A new campus with a bold vision
Central to Bollinger and the university’s vision for the future was a plan to expand Columbia’s constrained physical space. Careful deliberations resulted in a proposed campus spanning 125th Street to 133rd Street along Broadway to 12th Avenue in West Harlem, in a former industrial neighborhood called Manhattanville.
As efforts pushed ahead, Columbia formed advisory boards for residents, students, and faculty and expanded its office of community and government affairs to help guide the approval processes and address the needs and concerns of neighbors. In 2007, the New York City Council approved the plan to rezone the area for mixed-use development so construction could begin.
Critical to this process was the creation of a Community Benefits Agreement (CBA). Included in the agreement were a $76 million benefits fund, $20 million in non-monetary services, including the use of university facilities, and guarantees to contract with minority-, women-, and locally-owned (MWL) businesses and workers for construction. The CBA also included an affordable housing fund, legal assistance for housing, a community scholars program, and dental services for young children.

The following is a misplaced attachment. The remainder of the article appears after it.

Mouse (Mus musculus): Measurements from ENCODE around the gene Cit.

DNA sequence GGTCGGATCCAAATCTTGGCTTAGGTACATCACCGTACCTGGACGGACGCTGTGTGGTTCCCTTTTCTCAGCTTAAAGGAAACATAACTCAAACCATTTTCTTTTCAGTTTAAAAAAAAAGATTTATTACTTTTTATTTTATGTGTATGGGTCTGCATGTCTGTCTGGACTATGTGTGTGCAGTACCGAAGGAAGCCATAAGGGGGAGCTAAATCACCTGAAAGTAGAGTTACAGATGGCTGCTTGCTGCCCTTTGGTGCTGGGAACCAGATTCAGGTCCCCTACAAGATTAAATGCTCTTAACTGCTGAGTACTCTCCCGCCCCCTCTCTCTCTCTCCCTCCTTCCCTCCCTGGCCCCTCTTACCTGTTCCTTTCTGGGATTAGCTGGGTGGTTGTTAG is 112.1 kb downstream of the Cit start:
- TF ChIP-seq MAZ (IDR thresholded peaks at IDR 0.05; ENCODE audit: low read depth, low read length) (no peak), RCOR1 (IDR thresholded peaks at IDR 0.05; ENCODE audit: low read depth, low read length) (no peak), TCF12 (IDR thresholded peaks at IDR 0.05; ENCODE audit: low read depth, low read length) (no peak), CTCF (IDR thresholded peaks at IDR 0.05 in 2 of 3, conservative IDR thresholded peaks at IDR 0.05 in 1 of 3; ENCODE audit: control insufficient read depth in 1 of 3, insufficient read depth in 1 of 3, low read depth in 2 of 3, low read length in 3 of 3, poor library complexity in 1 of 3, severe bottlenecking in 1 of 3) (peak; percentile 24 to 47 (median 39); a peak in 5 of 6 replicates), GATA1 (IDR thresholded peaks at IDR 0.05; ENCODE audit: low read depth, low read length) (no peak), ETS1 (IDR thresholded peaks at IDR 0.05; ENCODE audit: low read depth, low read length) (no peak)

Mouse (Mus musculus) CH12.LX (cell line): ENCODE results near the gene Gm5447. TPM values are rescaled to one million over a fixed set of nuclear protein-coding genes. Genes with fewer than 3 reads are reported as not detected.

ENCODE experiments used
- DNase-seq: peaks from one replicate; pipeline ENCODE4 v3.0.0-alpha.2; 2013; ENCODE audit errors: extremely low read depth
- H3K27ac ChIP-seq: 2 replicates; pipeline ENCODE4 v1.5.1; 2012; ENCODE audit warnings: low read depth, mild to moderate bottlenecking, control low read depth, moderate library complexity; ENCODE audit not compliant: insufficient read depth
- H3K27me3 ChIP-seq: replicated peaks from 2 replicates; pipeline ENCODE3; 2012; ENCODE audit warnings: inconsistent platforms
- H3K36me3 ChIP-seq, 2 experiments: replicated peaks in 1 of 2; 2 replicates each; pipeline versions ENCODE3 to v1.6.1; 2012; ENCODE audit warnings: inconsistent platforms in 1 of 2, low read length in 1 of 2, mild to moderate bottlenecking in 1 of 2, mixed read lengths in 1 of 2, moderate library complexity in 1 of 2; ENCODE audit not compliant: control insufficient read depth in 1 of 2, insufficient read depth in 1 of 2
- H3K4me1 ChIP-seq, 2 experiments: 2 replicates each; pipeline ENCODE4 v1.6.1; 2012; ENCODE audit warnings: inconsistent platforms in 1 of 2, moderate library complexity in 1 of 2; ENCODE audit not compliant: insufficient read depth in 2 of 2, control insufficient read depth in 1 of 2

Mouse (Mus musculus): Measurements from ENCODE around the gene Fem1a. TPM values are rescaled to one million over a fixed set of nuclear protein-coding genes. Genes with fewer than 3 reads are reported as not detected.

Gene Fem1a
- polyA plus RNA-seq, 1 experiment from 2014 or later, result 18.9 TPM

Two architectural firms, Renzo Piano Building Workshop and Skidmore, Owings & Merrill, partnered to create the master plan for the new campus, which outlined the first buildings and the overall design. The Manhattanville campus would be open and inviting to neighbors and passersby, embodying Columbia’s aspirations to be more connected to the world beyond the academy.
In 2017, the university opened the first two buildings, the Jerome L. Greene Science Center, home of the Zuckerman Mind Brain Behavior Institute, and the Lenfest Center for the Arts. The Forum, a multi-use gathering venue, followed in 2018. In January 2022, the first phase of construction ended with the opening of Henry R. Kravis Hall and David Geffen Hall, the new home for Columbia Business School.